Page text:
What is myoskeletal alignment therapy?


As you explore the realm of professional massage therapy and bodywork, there is little doubt you will come across Erik Dalton and his signature modality, which is called Myoskeletal Alignment Techniques, or MAT for short.

As you explore the realm of professional massage therapy and bodywork, there is little doubt you will come across Erik Dalton and his signature modality, which is called Myoskeletal Alignment Techniques, or MAT for short. Whether you were taught about MAT in school or read about it in massage therapy textbooks or magazines, you probably were able to grasp that this is a form of manual therapy that relies heavily on strategic deep tissue massage techniques for the alleviation and management of pain. However, given the detailed nature of MAT, you may still find yourself wanting more information in order to truly answer this question: What is myoskeletal alignment therapy?

In many cases, the reason professionals in the realm of massage and movement therapy are asking what is myoskeletal alignment therapy is because they are seeking massage therapist continuing education and are considering a course on MAT. The other segment of the population that tends to find themselves typing “what is myoskeletal alignment therapy” into a search engine is members of the general public who happen to be seeking a form of medical massage, orthopedic massage or massage for sports therapy and come across MAT. Before booking an appointment, the more curious members of this population may be looking to find out exactly what is myoskeletal alignment therapy. This tends to apply most often to those people who are in a lot of pain or have been in pain for a long time and have become proficient in researching and vetting potential solutions.

Whether you are a manual therapist considering the possibility of earning massage certification in MAT or a prospective client searching for more information on what is myoskeletal alignment therapy, you’ve come to the right place. Not only in this article, but throughout this Web site, you will find the extensive information you need to answer that question. To begin with, it may be helpful to know a bit more about Erik Dalton, the developer of MAT and founder of the Freedom From Pain Institute.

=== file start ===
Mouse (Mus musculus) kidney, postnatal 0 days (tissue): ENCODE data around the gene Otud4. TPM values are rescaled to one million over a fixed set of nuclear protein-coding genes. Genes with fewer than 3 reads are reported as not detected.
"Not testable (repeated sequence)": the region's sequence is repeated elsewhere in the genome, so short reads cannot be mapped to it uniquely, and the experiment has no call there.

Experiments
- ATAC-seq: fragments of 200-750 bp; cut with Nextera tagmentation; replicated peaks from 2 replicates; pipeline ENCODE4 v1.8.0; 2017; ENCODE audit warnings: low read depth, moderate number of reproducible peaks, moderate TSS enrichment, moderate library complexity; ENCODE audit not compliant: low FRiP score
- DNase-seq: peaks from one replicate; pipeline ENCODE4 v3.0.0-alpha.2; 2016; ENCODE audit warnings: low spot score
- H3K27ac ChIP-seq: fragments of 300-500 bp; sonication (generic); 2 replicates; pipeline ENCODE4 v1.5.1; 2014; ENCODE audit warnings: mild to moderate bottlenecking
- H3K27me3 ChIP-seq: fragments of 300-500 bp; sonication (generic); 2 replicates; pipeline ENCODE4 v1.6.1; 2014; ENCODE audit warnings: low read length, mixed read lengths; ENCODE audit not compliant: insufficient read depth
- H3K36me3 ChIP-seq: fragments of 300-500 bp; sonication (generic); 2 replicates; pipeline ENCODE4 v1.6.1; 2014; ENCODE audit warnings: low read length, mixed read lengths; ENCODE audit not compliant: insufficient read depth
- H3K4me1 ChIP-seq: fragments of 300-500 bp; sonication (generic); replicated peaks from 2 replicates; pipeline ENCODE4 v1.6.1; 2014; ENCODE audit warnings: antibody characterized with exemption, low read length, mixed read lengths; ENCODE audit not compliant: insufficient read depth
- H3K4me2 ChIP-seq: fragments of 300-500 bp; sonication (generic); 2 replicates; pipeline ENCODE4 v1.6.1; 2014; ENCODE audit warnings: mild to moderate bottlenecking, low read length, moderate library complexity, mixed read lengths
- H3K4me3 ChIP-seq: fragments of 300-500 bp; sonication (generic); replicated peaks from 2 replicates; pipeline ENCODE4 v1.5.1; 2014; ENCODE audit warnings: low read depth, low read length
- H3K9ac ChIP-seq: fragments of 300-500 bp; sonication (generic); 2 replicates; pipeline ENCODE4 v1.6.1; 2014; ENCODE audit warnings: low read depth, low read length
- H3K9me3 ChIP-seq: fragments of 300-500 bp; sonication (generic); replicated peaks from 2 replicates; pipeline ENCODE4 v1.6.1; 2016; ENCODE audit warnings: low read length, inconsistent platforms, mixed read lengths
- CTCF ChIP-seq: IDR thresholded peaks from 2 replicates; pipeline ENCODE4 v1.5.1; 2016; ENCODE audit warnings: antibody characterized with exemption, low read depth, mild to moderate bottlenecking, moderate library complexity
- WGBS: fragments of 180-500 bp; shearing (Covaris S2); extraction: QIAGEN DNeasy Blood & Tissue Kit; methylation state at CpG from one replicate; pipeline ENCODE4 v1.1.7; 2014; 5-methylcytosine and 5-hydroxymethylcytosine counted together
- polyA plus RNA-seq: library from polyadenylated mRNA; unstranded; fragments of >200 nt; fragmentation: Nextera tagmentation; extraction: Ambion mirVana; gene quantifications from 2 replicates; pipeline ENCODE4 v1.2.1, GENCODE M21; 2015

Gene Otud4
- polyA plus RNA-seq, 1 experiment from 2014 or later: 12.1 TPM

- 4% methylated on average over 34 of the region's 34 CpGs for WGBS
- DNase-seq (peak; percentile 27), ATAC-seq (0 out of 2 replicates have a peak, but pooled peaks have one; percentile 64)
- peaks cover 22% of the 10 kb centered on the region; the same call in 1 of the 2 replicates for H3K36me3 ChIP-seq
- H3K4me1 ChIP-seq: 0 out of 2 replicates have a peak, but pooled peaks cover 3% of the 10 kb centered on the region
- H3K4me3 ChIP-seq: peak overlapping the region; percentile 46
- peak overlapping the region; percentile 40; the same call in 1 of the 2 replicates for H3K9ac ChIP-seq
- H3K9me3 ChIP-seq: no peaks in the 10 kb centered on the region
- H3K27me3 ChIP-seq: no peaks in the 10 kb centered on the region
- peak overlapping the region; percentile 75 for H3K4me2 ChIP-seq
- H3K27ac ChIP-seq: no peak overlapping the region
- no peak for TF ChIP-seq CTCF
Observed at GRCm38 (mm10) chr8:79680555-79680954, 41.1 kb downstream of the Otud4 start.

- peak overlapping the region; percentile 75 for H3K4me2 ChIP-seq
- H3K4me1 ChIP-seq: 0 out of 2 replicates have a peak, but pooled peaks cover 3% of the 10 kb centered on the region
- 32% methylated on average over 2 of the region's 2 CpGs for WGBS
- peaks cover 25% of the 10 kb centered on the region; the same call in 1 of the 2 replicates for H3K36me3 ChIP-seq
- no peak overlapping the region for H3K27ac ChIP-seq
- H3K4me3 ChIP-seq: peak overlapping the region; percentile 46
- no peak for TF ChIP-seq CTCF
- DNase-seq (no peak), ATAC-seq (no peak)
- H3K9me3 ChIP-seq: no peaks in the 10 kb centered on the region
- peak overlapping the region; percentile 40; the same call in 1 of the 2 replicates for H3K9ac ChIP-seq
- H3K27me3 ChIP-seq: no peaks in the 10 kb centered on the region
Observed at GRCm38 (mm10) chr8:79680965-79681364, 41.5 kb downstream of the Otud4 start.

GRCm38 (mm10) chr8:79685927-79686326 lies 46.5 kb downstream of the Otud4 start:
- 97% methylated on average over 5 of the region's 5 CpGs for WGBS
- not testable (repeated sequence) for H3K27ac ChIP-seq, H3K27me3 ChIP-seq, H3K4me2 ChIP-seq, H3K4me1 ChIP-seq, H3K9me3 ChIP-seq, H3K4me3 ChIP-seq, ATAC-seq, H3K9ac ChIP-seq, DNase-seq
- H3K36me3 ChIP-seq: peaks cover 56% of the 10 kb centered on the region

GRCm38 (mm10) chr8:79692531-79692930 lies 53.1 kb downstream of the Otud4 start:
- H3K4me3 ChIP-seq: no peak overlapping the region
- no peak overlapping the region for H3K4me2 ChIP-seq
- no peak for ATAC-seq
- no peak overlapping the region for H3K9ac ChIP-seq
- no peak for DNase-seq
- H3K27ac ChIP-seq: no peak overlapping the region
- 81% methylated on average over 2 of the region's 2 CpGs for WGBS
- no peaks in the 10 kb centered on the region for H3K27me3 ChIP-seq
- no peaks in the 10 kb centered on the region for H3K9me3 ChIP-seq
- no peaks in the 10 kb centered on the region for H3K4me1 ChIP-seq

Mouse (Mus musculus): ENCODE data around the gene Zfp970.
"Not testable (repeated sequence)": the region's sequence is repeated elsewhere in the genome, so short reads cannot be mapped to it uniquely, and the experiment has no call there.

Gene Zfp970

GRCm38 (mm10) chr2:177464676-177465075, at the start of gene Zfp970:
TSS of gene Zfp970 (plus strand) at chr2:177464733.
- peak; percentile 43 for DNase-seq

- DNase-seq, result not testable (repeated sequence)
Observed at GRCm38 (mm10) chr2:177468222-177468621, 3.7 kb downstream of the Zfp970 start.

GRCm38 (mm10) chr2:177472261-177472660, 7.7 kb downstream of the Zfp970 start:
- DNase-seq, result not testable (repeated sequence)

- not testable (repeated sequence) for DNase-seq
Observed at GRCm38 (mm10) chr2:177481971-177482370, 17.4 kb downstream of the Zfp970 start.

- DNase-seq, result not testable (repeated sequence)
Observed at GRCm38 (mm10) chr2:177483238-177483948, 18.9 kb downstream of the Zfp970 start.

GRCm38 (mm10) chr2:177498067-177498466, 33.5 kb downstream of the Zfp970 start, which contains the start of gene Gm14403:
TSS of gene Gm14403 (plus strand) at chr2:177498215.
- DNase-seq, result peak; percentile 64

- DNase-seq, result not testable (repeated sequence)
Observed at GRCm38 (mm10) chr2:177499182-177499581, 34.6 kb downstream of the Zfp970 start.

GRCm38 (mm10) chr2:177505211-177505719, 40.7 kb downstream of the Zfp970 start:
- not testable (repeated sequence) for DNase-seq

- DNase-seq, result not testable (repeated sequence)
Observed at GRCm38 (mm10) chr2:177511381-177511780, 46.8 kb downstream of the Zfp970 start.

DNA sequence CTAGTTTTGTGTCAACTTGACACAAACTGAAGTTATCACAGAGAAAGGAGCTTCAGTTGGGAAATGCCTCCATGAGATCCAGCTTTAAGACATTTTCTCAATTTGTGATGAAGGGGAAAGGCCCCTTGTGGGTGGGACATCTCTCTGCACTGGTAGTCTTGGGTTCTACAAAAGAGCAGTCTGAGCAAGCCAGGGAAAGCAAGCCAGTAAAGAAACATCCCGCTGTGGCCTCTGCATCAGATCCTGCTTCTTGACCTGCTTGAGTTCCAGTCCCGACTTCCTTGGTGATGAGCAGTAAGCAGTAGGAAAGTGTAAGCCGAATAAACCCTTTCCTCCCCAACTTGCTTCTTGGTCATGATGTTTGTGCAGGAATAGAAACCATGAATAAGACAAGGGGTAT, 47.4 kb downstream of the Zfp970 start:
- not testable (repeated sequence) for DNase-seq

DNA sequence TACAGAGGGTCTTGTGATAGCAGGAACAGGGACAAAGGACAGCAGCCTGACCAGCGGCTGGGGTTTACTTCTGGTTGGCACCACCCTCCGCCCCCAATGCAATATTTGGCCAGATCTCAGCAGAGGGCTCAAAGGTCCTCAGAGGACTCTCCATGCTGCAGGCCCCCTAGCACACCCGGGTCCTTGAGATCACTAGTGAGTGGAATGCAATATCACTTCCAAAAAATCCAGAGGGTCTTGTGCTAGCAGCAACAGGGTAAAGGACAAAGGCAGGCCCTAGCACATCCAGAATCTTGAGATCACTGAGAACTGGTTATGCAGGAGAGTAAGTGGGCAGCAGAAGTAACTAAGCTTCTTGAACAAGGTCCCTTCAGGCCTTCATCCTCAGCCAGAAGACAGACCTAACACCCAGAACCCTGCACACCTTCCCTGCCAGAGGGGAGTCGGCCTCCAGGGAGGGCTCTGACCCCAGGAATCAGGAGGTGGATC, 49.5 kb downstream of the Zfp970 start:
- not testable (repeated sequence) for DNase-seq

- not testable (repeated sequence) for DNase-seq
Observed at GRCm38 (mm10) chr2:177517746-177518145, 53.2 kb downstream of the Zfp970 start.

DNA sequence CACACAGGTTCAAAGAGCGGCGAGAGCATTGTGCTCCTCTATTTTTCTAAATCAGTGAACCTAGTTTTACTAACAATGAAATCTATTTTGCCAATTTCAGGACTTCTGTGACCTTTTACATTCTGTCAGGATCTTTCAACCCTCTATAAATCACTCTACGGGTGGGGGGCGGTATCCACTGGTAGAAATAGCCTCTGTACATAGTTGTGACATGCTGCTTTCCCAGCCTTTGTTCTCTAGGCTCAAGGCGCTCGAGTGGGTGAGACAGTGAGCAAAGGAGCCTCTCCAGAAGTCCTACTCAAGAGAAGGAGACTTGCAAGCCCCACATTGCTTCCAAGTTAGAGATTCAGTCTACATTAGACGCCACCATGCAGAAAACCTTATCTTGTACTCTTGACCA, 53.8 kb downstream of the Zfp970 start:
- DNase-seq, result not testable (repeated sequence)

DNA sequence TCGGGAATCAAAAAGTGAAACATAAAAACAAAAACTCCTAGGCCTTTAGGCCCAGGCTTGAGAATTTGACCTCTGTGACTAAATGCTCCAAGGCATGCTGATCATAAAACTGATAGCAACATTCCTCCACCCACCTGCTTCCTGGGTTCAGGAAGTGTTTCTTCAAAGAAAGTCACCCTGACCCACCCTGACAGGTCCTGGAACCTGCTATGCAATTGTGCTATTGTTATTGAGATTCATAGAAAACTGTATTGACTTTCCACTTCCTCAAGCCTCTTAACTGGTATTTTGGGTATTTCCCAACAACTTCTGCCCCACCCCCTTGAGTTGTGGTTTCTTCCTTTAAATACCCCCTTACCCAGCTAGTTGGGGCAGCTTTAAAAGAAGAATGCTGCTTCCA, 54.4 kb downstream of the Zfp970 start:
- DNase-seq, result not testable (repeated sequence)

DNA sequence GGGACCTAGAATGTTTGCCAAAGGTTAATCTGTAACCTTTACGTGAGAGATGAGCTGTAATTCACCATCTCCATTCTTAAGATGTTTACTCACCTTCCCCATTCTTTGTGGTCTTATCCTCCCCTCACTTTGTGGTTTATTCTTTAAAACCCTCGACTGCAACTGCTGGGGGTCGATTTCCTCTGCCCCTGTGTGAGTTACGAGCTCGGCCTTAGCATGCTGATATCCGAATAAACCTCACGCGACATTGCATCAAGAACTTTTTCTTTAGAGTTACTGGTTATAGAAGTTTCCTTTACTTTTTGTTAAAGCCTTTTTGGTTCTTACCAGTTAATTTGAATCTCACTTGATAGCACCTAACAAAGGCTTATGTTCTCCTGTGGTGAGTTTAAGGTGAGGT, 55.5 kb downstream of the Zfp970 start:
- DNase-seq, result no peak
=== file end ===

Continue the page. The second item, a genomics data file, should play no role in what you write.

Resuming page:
Dalton began his career in manual therapy as a Certified Rolfer® in the early 1980s and found himself diving deeper and deeper into osteopathic research in a search for a more integrative method of managing pain. The basis of MAT began to come together as Dalton blended his extensive training with Ida Rolf with the insights he gained during workshops with Dr. Philip Greenman, a renowned professor of osteopathic medicine at Michigan State University. The foundation of MAT was formed when Dalton added one more piece to the puzzle — the legendary work and postural focus of Dr. Vladimir Janda, a pioneer of manual medicine and rehabilitation.

Dalton found so much success using this new system on his clients with chronic pain, and he knew he needed to share these discoveries with his colleagues and other professionals searching for an effective method of noninvasive pain management. The world at large was introduced to MAT in 1998, when Dalton released one of the industry’s first nationally approved home-study courses, called “Myoskeletal Alignment Techniques (MAT).” The program was so popular, it prompted Dalton to open his own teaching facility — the Freedom From Pain Institute, which is licensed by the Oklahoma Board of Private Vocational Schools and is both an NCBTMB approved provider and a BOC approved provider.

As we answer the question what is myoskeletal alignment therapy, a short explanation of the name of this modality may be beneficial. According to Dalton, myo refers to muscles and fascia, and skeletal refers to spinal biomechanics. In general, myoskeletal alignment is based on the reflexogenic relationship of muscles, ligaments and joints. For the effective relief of common pain conditions that primarily affect the neck and back, MAT aims to achieve goals that include balancing the head on the neck, balancing the neck on the shoulders, balancing the shoulder girdle on the rib cage, balancing the pelvis on the rib cage and restoring pain-free movement.

Along with this strong focus on proper posture, another unique goal of MAT is that it hinges on identification and correction of joint fixations. The Certified Myoskeletal Therapist or Master Myoskeletal Therapist works to systematically release deep spinal muscles, ligaments and fibrotic joint capsules that torsion and compress spinal joints.

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